The 1992 film, directed by Michael Mann and starring Daniel Day Lewis (and his chest) is a favourite, and brilliantly good. So I'd always meant to read the book. Started a couple of times. Gave up, in the face of a wilderness thicket of colonial prose c.1826. James Fenimore Cooper, I tried, I really did (and by the way, the Fenimore bit must have been fabbobananas for lifting your name to attention from the herd - can't imagine 'James Cooper' having nearly the same impact).
So what's not to like, an audio version - abridged - and read by the wonderful William Hope (who reads Henry in The Time Traveler's Wife, the unabridged audiobook version).
O-kay. So in go the three CDs to the car's CD stacker, ready for the daily journey to and from work, and we're off.
Sheesh. I hadn't realised Michael Mann had taken so many liberties with the original. Roger Ebert's review notes: It is also inspired, of course, by the novel by James Fenimore Cooper, whose frontier fantasies were completely demolished in an hilarious essay by Mark Twain, who noted that whenever the plot required a twig to be stepped on, a Cooper character was able to find a twig and step on it, no matter what the difficulty.Mann's film is quite an improvement on Cooper's all but unreadable book...
Quite so. Maybe I be jus' a chile of mah times, but if those girls had been kidnapped one MORE time by the Injuns, I would have had a Spasm. I think it was three times. I lost interest. Omigod, the girls are gorn and got again, so the heroic men go off to rescue them. And then (spoiler alert for the book), Cora gets stabbed by Magua (a kinda 'knife plunged into her breast to the hilt' deal). See, I much prefer plucky Cora surviving than Alice (pretty much utterly swoony and whimpering in the book, whereas she did get that Clifftop Moment in the film), and as for Magua (in the film) bumping off their pappy, well, it was fine and heroic and all. In the book, pappy survives too. And forget the swoony romantic matinee hero/heroine stuff we so enjoyed in the film - it's not in the book either.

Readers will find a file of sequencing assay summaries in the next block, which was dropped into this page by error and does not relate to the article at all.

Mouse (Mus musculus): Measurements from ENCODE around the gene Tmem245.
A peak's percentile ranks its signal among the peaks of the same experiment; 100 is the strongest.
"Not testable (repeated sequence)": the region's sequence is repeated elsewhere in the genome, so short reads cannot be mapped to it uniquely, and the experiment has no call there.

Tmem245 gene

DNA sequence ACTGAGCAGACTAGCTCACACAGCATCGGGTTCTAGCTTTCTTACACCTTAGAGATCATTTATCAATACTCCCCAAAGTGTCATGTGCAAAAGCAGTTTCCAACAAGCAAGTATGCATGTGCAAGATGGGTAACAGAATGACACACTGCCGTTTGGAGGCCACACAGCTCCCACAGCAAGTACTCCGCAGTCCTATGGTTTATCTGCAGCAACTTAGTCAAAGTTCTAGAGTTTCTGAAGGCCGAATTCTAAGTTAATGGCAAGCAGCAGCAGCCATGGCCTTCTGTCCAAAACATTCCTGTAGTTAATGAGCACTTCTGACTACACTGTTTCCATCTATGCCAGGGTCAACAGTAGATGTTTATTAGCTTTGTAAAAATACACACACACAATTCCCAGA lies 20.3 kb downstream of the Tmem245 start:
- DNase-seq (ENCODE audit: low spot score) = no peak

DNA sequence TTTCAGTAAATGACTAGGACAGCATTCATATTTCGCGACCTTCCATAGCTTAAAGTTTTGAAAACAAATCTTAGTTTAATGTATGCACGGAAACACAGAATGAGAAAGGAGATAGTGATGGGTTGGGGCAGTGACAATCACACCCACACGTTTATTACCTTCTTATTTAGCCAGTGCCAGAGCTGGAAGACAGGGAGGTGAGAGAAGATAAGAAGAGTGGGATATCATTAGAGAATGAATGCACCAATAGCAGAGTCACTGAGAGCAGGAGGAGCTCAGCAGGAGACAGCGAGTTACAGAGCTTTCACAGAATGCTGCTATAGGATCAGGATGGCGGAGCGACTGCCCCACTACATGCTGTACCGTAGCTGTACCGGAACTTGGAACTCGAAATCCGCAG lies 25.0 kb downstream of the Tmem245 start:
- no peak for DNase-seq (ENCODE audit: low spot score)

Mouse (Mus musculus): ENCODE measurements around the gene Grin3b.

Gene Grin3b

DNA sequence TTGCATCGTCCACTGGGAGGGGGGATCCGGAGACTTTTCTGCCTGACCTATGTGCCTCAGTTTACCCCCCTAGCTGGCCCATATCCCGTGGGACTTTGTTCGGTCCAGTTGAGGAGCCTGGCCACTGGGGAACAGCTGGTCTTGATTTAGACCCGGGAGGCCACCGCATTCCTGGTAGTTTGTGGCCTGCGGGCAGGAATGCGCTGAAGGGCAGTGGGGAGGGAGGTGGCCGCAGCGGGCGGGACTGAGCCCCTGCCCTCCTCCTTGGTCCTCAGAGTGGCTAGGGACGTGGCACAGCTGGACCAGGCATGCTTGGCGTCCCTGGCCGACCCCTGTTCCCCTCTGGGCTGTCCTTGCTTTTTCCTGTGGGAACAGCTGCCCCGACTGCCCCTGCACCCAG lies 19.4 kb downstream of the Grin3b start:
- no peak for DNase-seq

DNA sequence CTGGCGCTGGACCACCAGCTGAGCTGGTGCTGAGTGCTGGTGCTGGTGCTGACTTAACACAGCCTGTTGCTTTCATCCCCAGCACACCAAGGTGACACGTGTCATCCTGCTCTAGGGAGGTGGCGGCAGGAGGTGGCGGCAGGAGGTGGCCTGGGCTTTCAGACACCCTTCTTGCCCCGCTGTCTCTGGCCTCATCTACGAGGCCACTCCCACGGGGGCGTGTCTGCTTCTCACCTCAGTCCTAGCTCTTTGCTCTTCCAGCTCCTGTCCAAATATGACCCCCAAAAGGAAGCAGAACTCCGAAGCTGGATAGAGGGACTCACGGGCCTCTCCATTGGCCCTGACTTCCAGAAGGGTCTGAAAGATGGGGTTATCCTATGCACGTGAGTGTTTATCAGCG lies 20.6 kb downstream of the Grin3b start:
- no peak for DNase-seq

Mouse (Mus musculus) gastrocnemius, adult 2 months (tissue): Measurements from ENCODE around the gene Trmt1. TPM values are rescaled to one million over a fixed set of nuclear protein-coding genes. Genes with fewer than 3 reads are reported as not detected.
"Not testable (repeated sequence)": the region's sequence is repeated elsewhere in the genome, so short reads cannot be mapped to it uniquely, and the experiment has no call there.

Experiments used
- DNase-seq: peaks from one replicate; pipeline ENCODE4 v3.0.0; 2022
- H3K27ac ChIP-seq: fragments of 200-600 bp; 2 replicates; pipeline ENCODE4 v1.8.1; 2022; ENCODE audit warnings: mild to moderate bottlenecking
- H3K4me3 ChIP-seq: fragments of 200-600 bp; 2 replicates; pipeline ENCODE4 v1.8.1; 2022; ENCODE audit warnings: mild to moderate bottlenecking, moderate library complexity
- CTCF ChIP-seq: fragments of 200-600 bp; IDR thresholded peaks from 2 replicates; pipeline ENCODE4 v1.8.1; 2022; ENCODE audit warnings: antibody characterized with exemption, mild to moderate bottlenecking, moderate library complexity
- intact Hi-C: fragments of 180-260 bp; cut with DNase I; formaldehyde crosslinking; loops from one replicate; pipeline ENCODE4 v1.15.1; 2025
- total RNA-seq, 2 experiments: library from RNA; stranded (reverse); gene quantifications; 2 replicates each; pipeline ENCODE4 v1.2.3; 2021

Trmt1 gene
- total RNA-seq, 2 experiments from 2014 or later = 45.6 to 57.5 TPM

William Hope, you did a great job. Lots of vocal variation, and assorted, credible accents. I blame James Fenimore entirely. Because I can, my favourite version of The Last of the Mohicans will ever after be the 1992 film. Thanks, Michael Mann (well, and I grudgingly guess James, for writing it in the first place...).
I shall be refreshing my happy memories of the film sooner rather than later. Always a fave.